What is the meaning of “adventure” as we enter the third decade of the 21st century, after a global pandemic, social and geopolitical calamities, and accelerating environmental catastrophes? What stories are humans telling about wilderness, remote destinations and the most difficult thoughts thinkable?
“Adventure” is a pinball assortment of unexpected encounters. Each chapter entertains a specific project, fantasy or activity that dabbles with adventure – and runs into limits. Subjects range from Mars exploration, commercial space tourism and adventure consumerism to the day-to-day experiences of living in a world increasingly impacted by climate change and environmental disasters.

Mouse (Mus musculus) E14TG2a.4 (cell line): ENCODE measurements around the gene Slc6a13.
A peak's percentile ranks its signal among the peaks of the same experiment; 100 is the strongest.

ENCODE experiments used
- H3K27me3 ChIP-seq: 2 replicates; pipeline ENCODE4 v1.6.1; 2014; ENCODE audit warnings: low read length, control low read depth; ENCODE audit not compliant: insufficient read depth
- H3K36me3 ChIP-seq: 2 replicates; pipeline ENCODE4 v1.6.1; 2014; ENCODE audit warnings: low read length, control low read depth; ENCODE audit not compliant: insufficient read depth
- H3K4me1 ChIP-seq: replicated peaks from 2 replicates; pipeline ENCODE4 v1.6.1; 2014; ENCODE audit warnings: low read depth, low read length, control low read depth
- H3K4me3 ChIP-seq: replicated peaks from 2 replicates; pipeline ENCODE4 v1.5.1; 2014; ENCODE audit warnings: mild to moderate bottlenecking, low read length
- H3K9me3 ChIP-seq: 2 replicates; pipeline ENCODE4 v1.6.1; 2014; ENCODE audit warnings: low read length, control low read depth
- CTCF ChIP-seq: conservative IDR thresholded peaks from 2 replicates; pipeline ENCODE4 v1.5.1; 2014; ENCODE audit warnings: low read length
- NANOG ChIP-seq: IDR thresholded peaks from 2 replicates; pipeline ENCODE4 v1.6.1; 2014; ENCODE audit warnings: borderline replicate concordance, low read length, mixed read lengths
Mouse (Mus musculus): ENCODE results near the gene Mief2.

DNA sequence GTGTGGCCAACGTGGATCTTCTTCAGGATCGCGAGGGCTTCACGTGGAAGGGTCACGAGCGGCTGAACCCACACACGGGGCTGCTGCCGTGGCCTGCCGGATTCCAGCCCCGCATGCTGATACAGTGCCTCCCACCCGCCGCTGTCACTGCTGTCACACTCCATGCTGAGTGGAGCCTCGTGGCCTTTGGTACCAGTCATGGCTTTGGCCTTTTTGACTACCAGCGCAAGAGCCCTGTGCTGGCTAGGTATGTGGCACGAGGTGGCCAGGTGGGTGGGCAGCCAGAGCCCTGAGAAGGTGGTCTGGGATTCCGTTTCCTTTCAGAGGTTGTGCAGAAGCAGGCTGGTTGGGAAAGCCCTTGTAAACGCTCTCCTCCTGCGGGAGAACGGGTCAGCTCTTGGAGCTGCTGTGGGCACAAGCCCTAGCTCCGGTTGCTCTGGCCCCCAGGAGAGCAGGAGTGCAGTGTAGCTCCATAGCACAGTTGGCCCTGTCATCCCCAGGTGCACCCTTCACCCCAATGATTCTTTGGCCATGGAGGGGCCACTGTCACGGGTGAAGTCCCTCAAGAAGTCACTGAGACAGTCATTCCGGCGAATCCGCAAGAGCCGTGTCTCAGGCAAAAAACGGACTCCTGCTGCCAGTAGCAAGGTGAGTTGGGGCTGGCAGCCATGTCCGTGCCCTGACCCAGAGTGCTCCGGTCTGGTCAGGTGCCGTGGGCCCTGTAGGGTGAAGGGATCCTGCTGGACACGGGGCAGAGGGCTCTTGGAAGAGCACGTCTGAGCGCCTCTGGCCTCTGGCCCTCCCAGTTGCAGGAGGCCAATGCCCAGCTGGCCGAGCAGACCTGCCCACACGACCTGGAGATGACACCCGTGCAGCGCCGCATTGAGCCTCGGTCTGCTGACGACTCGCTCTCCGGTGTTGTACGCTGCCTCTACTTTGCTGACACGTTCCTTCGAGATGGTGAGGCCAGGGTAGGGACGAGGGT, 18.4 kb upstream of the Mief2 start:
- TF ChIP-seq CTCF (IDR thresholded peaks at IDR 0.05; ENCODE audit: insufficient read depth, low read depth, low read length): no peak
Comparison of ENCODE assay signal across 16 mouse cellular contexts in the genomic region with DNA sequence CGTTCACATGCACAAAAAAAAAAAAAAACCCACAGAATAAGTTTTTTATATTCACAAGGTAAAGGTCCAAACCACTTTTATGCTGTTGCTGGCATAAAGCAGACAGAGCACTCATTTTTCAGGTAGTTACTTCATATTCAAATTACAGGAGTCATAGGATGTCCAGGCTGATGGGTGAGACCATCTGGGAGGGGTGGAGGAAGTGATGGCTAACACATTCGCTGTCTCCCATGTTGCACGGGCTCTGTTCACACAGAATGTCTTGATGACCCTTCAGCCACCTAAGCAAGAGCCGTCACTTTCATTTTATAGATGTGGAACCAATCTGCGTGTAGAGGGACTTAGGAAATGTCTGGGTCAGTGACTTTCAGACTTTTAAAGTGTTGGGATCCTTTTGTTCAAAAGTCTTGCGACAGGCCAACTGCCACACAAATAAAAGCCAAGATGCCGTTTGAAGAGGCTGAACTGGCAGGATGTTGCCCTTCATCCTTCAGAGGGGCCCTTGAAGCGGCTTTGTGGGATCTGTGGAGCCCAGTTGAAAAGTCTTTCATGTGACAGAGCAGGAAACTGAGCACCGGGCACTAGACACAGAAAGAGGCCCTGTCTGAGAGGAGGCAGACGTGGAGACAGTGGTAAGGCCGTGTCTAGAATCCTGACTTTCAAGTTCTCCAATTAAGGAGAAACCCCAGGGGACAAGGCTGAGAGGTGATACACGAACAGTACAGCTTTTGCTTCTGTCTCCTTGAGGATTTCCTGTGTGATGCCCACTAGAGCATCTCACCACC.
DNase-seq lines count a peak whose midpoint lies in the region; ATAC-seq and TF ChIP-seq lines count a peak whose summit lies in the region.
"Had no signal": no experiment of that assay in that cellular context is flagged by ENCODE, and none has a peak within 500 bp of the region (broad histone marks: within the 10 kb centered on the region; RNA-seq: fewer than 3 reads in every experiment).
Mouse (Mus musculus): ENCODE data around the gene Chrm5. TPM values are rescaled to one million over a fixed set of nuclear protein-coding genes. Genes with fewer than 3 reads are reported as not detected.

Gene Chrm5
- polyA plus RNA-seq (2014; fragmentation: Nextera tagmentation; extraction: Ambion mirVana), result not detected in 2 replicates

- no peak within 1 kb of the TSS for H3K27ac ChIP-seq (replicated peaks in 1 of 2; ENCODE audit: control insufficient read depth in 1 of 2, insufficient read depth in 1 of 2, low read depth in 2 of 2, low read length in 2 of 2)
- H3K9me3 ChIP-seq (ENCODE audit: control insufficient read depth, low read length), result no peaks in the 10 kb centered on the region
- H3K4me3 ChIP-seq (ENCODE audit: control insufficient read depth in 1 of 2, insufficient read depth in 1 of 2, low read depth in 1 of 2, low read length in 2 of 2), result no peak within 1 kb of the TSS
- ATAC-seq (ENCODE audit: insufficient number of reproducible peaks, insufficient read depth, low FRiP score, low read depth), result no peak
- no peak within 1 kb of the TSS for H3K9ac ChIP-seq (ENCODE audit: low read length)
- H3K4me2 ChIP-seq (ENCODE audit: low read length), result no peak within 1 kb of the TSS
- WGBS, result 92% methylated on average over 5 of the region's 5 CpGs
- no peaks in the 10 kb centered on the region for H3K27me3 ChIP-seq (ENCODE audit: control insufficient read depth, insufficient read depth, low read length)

Taking a wide-angle view – at times personal, at others theoretical – Schaberg explores our ideas about adventure and their narrative, cultural and philosophical underpinnings.
About the author
Christopher Schaberg is director of public scholarship at Washington University in St. Louis and author of “The Textual Life of Airports” (2012), “The End of Airports” (2015), “Airportness” (2017), “The Work of Literature in an Age of Post-Truth” (2018), “Searching for the Anthropocene” (2019), “Pedagogy of the Depressed” (2021) and “Adventure: An Argument for Limits” (2023), all published by Bloomsbury. He is also the founding co-editor (with Ian Bogost) of Bloomsbury’s Object Lessons book series.